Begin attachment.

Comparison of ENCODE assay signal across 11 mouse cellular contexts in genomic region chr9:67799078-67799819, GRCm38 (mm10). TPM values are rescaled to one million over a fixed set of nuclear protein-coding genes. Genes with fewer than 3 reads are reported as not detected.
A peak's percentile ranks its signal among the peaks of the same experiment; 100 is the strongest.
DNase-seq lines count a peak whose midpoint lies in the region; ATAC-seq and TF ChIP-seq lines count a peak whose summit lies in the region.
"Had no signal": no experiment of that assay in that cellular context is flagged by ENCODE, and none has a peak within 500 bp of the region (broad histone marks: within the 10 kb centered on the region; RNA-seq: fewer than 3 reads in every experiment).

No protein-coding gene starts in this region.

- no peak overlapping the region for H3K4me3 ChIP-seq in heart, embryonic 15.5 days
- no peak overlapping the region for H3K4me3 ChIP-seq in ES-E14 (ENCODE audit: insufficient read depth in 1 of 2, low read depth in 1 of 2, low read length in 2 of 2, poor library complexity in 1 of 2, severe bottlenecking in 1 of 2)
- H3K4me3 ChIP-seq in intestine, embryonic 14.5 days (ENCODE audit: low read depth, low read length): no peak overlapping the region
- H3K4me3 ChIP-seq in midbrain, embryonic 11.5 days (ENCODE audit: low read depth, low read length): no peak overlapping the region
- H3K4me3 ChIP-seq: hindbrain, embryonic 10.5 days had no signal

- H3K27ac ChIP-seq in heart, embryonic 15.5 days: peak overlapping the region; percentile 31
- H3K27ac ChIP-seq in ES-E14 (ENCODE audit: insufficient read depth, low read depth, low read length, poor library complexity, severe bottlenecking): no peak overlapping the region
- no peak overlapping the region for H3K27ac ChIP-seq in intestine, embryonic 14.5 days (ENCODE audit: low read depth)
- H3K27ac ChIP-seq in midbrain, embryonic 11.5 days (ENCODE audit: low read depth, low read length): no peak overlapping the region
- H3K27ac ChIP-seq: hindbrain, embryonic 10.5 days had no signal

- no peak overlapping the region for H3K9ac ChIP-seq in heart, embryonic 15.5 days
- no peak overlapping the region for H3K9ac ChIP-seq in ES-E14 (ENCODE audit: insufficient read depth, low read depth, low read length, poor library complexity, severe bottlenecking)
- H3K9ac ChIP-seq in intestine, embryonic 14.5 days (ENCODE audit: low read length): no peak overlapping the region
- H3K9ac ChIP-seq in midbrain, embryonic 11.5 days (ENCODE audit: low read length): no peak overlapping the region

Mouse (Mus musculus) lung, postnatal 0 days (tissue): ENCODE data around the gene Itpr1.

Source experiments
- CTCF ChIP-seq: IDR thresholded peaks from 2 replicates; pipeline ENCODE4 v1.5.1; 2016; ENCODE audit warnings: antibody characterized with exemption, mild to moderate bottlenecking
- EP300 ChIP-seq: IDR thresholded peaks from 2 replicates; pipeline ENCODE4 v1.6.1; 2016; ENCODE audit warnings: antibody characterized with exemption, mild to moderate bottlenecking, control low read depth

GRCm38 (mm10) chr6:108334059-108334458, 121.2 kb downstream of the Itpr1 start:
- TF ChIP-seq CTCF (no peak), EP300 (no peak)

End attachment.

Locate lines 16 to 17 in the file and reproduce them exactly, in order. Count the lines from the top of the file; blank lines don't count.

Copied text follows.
- no peak overlapping the region for H3K9ac ChIP-seq in heart, embryonic 15.5 days
- no peak overlapping the region for H3K9ac ChIP-seq in ES-E14 (ENCODE audit: insufficient read depth, low read depth, low read length, poor library complexity, severe bottlenecking)